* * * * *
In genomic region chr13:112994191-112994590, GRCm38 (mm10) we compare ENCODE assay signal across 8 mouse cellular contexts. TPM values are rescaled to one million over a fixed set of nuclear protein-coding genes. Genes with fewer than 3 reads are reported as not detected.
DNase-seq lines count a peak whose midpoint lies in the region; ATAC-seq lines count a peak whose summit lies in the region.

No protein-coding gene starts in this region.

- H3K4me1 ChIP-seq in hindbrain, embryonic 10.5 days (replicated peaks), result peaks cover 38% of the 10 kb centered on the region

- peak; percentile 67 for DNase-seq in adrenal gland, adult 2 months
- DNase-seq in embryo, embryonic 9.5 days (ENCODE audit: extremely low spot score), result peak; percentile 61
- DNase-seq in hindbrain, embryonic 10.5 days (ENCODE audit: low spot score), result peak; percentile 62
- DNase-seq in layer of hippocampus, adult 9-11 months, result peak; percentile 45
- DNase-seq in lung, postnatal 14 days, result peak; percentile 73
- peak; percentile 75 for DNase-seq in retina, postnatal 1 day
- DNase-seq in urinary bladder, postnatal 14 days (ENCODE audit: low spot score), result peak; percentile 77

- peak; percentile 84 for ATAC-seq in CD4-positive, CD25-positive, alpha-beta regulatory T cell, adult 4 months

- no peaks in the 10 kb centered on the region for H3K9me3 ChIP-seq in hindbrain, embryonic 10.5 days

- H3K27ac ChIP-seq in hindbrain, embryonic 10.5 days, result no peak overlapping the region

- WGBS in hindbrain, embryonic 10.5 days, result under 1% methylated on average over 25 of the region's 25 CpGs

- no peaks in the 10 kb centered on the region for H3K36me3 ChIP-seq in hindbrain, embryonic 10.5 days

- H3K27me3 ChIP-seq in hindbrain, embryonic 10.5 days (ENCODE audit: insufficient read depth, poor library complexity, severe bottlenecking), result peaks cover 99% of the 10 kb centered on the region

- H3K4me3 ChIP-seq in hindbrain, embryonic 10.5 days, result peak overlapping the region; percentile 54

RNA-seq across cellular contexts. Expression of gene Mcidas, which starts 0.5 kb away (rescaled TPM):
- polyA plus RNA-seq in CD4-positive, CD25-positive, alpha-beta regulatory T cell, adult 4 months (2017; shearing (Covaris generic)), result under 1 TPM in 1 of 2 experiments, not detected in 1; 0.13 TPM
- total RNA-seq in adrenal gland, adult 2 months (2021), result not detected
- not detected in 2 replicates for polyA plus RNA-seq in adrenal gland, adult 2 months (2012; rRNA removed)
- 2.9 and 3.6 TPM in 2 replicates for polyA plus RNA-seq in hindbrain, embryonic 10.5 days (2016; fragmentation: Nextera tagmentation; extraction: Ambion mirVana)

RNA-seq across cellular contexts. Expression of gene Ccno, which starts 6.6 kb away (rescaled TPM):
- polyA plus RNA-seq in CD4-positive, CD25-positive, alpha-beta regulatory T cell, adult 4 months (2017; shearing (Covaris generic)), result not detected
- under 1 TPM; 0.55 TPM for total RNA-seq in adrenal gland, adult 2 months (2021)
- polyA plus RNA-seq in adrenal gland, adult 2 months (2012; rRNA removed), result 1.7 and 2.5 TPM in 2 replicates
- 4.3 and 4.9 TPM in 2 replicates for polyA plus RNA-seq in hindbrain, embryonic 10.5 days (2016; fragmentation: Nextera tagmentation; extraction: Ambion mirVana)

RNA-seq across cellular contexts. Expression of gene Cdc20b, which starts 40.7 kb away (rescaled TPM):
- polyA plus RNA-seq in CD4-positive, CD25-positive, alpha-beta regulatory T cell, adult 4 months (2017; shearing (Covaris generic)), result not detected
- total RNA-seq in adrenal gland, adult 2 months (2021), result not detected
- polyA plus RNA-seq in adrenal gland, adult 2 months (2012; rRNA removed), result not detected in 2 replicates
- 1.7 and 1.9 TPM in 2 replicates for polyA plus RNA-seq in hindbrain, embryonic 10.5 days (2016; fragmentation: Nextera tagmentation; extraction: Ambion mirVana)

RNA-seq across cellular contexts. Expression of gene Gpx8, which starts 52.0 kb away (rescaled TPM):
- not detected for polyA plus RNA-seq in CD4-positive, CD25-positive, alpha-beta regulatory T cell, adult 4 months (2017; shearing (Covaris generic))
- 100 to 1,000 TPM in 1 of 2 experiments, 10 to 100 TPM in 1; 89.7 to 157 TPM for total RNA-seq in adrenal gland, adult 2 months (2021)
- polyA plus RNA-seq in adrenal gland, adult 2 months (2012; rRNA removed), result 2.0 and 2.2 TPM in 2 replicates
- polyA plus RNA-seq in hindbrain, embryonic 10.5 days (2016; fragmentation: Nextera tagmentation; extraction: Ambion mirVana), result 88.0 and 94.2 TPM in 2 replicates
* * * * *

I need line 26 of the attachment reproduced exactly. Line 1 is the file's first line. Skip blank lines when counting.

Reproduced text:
- under 1 TPM; 0.55 TPM for total RNA-seq in adrenal gland, adult 2 months (2021)